China's industrial output, retail sales in May beat expectations, but 'difficulties and challenges' remain
Updated 15:14, 15-Jun-2022
Yantian Port, a major foreign-trade port in Shenzhen, south China's Guangdong Province. /CFP

Yantian Port, a major foreign-trade port in Shenzhen, south China's Guangdong Province. /CFP

China's major economic indicators for May improved marginally and beat market expectations, with signs of good recovery momentum and that the negative effects of the COVID-19 pandemic are being gradually overcome, according to the National Bureau of Statistics (NBS).

The country's industrial output increased 0.7 percent year on year in May, picking up from a decline of 2.9 percent in April, NBS data showed on Wednesday. The reading beat Reuters' expectation of a 0.7-percent drop.

The NBS data also showed that retail sales last month shrank 6.7 percent from a year ago, less than the expected 7.1-percent decline by Reuters. In April, the figure slumped 11.1 percent from a year earlier.

Fixed asset investment rose 6.2 percent year on year in the first five months, compared with growth of 6.8 percent in January-April, according to the NBS. It was above a gain of 6 percent expected by Reuters.

"As expected, growth of activity indicators broadly improved from April," Lu Ting, chief China economist of Nomura said, attributing the improvement to the easing of COVID-19 control measures in some regions in late May.

China's exports rebounded and grew at a double-digit pace in May, shattering expectations and adding to signs that China's economy is recovering from COVID-19 outbreaks as factories restarted and logistics snags eased in Shanghai, customs data showed last week.

The country's exports rose 16.9 percent in May year on year in dollar terms, accelerating from April's 3.9-percent increase, according to the General Administration of Customs. It was the fastest growth since January and beat the Reuters forecast of an 8-percent gain.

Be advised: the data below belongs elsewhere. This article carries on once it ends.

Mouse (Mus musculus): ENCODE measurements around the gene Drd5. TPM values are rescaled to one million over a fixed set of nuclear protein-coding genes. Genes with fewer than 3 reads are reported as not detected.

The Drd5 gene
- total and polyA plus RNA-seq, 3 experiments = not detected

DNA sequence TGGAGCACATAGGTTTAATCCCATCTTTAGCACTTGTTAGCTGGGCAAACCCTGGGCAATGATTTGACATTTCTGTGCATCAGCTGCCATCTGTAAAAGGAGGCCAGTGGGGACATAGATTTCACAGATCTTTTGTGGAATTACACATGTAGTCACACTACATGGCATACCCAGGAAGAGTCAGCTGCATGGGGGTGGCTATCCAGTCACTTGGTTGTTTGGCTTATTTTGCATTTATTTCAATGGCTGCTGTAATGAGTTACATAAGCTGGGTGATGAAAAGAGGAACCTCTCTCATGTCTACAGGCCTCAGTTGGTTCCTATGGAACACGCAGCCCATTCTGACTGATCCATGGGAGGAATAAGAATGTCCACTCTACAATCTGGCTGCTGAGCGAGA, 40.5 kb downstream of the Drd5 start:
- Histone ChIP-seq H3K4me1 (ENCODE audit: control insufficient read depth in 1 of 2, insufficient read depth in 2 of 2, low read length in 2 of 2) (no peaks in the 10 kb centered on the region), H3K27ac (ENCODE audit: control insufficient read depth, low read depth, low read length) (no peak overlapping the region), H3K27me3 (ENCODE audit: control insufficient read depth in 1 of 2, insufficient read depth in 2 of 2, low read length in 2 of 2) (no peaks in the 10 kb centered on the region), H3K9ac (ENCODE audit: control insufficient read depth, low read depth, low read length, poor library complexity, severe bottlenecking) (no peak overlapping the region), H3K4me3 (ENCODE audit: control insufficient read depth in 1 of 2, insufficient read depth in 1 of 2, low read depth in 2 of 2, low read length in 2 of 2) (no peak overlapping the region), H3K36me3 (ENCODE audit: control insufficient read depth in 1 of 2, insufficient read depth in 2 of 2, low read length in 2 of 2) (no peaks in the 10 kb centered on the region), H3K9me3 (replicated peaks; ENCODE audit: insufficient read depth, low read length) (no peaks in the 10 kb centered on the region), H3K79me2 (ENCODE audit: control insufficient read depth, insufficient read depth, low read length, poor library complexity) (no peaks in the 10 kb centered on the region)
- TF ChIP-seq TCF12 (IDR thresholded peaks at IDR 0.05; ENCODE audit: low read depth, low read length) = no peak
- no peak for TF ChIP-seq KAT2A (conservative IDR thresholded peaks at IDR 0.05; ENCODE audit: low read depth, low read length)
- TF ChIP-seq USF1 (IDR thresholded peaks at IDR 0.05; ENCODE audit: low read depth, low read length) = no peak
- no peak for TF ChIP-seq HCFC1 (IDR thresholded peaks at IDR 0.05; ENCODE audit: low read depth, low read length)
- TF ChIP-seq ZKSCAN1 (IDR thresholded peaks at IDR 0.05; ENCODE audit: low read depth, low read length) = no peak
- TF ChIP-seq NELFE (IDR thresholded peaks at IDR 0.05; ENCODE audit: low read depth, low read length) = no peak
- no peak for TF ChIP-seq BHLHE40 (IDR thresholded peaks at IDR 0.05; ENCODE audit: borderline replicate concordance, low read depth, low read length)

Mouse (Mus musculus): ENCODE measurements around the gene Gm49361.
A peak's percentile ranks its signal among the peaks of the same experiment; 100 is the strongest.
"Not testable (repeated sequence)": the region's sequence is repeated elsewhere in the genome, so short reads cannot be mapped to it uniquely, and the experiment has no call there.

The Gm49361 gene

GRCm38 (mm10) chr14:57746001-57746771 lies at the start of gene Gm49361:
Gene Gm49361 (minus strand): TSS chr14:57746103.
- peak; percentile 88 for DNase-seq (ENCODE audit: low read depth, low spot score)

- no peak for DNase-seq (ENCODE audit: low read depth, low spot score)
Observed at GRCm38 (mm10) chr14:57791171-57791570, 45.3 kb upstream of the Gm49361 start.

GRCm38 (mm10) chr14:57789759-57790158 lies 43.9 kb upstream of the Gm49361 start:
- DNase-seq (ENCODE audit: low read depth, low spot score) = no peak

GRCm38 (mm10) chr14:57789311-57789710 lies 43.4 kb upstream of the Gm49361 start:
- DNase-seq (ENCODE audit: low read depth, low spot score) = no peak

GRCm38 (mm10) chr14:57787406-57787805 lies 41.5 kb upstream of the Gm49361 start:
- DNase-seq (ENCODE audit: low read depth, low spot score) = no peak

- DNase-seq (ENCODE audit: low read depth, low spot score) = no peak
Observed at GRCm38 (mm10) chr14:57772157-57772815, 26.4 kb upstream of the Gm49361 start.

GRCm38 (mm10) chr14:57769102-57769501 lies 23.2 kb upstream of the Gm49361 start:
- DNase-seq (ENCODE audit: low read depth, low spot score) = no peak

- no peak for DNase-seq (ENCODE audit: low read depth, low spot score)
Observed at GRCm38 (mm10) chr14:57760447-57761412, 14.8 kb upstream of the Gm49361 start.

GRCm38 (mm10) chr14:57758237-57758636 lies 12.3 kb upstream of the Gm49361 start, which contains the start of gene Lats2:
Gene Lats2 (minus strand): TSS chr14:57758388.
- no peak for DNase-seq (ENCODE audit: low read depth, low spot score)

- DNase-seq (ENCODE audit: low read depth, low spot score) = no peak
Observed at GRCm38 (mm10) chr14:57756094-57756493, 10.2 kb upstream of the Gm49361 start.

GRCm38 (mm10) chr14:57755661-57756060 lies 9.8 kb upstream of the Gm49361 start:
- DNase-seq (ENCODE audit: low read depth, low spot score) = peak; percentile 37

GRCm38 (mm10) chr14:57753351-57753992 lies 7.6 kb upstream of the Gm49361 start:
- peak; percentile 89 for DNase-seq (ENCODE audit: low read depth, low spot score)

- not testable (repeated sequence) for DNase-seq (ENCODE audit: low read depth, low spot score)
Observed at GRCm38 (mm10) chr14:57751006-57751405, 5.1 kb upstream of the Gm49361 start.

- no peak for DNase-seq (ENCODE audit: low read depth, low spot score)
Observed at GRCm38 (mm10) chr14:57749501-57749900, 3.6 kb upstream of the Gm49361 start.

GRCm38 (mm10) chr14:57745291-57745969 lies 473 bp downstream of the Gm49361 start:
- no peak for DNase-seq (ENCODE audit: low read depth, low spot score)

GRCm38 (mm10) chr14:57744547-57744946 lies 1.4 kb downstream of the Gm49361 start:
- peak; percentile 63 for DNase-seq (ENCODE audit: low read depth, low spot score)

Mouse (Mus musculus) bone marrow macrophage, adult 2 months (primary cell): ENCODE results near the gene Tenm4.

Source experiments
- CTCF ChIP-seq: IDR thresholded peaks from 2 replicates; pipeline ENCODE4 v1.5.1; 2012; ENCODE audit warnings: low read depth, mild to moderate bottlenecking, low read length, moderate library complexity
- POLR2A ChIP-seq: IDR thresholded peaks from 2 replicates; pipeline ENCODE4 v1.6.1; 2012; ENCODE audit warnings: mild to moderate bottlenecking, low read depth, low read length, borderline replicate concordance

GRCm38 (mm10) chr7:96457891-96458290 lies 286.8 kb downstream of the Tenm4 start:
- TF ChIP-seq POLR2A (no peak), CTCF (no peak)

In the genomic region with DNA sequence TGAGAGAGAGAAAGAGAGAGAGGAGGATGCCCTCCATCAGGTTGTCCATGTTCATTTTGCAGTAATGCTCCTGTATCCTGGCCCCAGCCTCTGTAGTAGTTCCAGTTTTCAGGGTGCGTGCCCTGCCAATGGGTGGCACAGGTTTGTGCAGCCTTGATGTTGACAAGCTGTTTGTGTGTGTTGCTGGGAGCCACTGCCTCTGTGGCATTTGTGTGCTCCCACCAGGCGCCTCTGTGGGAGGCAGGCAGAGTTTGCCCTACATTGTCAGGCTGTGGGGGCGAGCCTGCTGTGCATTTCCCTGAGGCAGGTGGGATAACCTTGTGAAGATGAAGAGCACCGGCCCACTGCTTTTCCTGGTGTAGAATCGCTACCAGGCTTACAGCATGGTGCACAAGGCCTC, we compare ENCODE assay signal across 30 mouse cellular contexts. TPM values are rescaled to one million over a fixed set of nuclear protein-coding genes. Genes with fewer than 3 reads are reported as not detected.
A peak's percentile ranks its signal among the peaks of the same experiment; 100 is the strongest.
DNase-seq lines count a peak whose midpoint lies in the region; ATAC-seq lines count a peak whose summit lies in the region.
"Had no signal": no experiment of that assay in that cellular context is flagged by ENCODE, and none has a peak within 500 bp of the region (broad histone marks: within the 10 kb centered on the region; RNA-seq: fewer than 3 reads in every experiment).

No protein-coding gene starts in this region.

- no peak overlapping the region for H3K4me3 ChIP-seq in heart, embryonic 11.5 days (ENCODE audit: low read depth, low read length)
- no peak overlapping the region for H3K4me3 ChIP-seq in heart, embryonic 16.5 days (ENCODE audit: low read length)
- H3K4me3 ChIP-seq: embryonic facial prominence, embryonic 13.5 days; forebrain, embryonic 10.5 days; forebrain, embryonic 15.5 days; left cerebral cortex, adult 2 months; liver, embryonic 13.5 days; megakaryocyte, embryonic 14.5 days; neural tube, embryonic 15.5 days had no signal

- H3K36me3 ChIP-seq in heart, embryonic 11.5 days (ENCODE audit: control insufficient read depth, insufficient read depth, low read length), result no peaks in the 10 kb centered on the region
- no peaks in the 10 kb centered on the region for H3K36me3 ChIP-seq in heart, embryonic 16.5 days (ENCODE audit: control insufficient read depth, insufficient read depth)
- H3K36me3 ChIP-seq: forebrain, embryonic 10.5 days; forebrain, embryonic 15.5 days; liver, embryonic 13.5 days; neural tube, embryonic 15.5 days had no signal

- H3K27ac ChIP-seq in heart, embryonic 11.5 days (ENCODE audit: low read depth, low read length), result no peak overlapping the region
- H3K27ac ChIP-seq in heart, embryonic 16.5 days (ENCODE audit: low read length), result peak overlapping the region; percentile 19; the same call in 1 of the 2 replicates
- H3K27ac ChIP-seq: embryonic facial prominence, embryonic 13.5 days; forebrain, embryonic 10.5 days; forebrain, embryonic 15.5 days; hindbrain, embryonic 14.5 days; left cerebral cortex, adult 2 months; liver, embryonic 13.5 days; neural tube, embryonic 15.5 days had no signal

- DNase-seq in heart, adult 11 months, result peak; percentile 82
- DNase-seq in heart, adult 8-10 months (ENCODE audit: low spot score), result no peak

Dollar-denominated imports also expanded for the first time in three months, rising 4.1 percent in May from a year ago and above the flat growth in April and Reuters' expectation of a 2-percent increase.

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China's exports surge to double-digit pace in May, beat forecast

The economy "showed a good momentum of recovery" in May, "with negative effects from COVID-19 pandemic gradually overcome and major indicators improved marginally," the NBS said in a statement.

"However, we must be aware that the international environment is to be even more complicated and grim, and the domestic economy is still facing difficulties and challenges for recovery," the agency said.

NBS data showed that the surveyed urban unemployment rate lowered to 5.9 percent in May from 6.1 percent in April, while the unemployment rate for people aged between 25 and 59, the majority of the labor market, stood at 5.1 percent.

"Growth has bottomed, the recovery just started," Robin Xing, Morgan Stanley's chief China economist, was quoted as saying by Bloomberg. "It's still a very incomplete and bumpy recovery, but we have seen the worst."

The economy is expected to improve further in June and achieve "reasonable" growth in the second quarter if COVID-19 outbreaks are controlled, Fu Linghui, a spokesman for the NBS, told a press conference on Wednesday.

The People's Bank of China on Wednesday left its key policy interest rates unchanged after lowering benchmark lending rates in May to prop up the economy. The rate on the one-year medium-term lending facility was kept unchanged at 2.85 percent, in line with most forecasts.

Chinese stocks performed best in Asia on Wednesday, with the benchmark CSI 300 Index going up 1.8 percent before the lunch break and climbing further over 2.6 percent as of 2:00 p.m. Beijing Time.

(With input from agencies)

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